Inverse ETF

Updated on March 27, 2024
Article byPeter Johnson
Edited byPeter Johnson
Reviewed byDheeraj Vaidya, CFA, FRM

What is an Inverse ETF?

An inverse ETF is an exchange-traded fund (ETF) designed to generate returns when the value of the underlying asset or index falls. The product generally uses various financial derivatives, such as options and futures contracts, in their underlying constructs.

The ProShares Short QQQ is one of the examples which targets daily investment returns that are the inverse of the NASDAQ-100 Index’s daily performance. Individuals and institutions will invest in this technique to protect or hedge positions and can also be used to speculate on a particular sector or index.

Key Takeaways

  • An inverse ETF generates profit when the market declines. Also, they commonly use options and futures contracts in their underlying construct.
  • The optimum holding period is a single trading day, and if it crosses the set time, the fund managers subject inverse exchange-traded funds to rebalancing.
  • In contrast to shorting, it aims to avoid the expense of borrowing but attracts interest charges and brokerage fees. Also, they come with a high expense ratio and compound risk.
  • Leveraged Index ETFs will work similarly, but they multiply the results by double or triple the returns.

Inverse ETF Explained

Inverse ETFs share a complex relationship with indexes. They don’t follow traditional ETFs buy-and-hold strategyBuy-and-hold StrategyThe term "buy and hold" refers to an investor's investment strategy in which they hold securities for a long period of time, ignoring the ups and downs in market price during a short period of more where investors buy ETF’s when speculating that the ETF value will increase in the future. An inverse exchange-traded fund, on the other hand, is used for the exact opposite reason. Its value is inversely proportional to the value of the target asset classAsset ClassAssets are classified into various classes based on their type, purpose, or the basis of return or markets. Fixed assets, equity (equity investments, equity-linked savings schemes), real estate, commodities (gold, silver, bronze), cash and cash equivalents, derivatives (equity, bonds, debt), and alternative investments such as hedge funds and bitcoins are more or index. Also, they are commonly used by day tradersDay TradersThe day trader is an individual who trades in the financial markets daily to earn profits by exploiting the inefficiencies present in the market. The three types of traders are - individual traders, financial institution traders, scalpers and momentum more than long-term investors, and holdings are rebalanced daily to maintain the specified allocation percentage of various components in the ETF.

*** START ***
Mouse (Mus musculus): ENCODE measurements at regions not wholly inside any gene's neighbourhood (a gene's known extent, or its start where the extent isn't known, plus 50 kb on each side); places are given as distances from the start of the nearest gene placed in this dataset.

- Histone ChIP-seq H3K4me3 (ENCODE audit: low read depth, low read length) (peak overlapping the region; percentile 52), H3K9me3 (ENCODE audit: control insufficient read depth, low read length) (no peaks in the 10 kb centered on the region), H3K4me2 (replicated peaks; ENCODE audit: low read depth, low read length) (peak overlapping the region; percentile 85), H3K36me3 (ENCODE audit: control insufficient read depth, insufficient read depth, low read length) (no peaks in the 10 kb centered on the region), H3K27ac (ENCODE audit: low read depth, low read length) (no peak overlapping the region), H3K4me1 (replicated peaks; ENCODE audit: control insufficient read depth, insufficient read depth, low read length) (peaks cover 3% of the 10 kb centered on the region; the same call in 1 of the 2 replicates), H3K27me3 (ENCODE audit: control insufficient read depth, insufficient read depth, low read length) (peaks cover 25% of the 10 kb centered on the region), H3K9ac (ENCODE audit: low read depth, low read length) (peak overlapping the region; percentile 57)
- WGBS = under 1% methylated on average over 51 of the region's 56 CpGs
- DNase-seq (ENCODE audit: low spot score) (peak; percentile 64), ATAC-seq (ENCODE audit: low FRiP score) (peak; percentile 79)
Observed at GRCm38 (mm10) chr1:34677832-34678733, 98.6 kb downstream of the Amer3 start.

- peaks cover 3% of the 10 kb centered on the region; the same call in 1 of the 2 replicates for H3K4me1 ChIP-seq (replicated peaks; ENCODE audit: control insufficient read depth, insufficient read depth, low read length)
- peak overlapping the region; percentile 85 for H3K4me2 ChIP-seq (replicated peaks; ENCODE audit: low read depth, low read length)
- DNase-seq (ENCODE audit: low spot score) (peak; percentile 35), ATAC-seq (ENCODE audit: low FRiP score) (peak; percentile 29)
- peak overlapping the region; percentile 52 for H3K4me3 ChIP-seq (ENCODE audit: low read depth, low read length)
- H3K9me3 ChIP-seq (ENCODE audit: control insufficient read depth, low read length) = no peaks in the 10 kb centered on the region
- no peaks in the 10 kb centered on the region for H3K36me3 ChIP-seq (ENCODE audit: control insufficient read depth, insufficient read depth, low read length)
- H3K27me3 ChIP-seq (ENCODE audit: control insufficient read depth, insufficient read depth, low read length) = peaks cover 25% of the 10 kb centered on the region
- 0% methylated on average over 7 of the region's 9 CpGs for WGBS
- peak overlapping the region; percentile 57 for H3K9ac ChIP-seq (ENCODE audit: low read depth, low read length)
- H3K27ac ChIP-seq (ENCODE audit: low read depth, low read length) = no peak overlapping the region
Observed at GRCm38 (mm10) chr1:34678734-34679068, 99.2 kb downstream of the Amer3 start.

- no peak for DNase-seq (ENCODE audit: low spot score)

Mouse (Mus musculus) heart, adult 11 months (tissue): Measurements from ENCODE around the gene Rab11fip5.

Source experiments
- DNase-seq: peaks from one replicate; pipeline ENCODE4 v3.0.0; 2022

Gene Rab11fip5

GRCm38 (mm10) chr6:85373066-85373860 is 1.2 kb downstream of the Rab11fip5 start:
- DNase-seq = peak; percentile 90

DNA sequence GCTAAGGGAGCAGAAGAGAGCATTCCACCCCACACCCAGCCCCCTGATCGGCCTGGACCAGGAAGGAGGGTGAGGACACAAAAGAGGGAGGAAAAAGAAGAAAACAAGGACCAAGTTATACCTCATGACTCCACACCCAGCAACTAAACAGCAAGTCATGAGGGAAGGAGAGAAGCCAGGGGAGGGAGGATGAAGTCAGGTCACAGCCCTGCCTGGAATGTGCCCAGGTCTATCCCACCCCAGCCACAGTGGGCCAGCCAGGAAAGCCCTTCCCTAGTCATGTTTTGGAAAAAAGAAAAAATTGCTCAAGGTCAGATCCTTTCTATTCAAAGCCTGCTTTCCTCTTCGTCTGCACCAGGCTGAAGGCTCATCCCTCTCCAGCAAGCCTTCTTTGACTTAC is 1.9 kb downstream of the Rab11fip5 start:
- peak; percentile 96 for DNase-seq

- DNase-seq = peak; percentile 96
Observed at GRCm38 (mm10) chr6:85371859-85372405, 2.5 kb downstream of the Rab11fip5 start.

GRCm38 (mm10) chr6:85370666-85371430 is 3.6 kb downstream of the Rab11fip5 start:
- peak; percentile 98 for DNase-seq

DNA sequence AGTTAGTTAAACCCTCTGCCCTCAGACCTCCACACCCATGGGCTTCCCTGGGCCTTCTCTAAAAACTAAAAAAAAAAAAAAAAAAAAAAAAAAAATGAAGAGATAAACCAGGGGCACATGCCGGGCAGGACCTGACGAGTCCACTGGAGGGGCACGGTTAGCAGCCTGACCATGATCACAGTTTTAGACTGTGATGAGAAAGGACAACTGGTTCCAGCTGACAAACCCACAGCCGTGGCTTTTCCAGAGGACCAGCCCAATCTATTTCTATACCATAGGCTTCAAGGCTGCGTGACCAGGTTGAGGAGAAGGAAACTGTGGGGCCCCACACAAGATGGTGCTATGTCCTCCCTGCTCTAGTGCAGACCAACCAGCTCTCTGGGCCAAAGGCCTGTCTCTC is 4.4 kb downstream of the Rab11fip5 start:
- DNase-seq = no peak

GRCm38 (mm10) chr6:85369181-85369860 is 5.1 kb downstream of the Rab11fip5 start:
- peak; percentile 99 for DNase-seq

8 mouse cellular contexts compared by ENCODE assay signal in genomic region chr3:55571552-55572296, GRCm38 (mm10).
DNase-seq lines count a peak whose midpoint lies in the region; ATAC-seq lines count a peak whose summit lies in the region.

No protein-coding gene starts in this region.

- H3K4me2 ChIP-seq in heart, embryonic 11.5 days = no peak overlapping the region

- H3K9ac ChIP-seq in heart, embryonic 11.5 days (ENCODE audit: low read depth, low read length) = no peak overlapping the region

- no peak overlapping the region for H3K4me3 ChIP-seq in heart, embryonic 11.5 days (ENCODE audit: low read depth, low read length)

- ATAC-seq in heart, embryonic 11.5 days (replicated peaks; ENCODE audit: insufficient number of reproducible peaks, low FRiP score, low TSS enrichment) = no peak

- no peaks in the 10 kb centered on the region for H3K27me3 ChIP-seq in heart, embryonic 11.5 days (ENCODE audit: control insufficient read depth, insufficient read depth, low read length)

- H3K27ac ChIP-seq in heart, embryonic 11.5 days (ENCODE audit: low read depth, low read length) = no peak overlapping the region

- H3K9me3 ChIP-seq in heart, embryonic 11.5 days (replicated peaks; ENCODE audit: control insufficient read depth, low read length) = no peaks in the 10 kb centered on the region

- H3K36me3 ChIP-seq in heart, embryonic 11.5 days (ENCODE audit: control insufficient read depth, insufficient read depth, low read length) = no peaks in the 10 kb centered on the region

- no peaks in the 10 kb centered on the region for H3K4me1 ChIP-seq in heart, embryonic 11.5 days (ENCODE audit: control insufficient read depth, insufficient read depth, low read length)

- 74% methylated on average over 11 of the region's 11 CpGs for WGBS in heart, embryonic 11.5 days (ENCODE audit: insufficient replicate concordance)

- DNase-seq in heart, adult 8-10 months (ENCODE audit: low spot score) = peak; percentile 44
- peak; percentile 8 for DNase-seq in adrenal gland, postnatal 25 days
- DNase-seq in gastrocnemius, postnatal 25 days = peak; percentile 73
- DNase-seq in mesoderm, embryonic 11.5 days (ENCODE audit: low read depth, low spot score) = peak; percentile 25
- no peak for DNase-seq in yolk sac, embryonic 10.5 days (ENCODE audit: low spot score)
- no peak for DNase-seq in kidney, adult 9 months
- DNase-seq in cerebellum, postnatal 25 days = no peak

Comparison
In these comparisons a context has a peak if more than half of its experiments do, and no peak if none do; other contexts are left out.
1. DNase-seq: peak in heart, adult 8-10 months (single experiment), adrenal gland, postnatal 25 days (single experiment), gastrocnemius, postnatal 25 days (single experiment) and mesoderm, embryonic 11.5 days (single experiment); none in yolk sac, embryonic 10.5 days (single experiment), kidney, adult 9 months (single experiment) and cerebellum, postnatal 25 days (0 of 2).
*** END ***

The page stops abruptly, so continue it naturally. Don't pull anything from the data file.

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When traders buy an inverse ETF, they expect the underlying benchmark to decrease in value. When the underlying measure decreases, the inverse exchange-traded fund will increase in value by the same amount, not including any fees or commissions included in the transaction. These short-term investment vehicles aim to achieve a multiple index return in a single trading day; however, returns for periods extended than that may be more or less than the single-day benchmark. It is the effect of compoundingCompoundingCompounding is a method of investing in which the income generated by an investment is reinvested, and the new principal amount is increased by the amount of income reinvested. Depending on the time period of deposit, interest is added to the principal more; gains and losses are compounded daily.

Many believe that inverse exchange-traded funds are more productive and less risky when the holding term does not exceed a single trading day. However, they tend to perform poorly over a long time as the underlying indexes have historically outperformed on a long-term basis. In addition, since the ETF’s are managed daily, traders may also have to pay higher fees along with interest payments which will take away from investors’ profits. Hence it produces a high expense ratioExpense RatioThe total expense ratio is the total investment cost to the investor who invests in a mutual fund, equity fund or exchange-traded fund. It included the transactional costs of investment, legal, management, auditor fees and many other miscellaneous operational expenses determining the final return on the more and compounding risk. According to research from, the average expense ratio for inverse ETFs is 1.02%.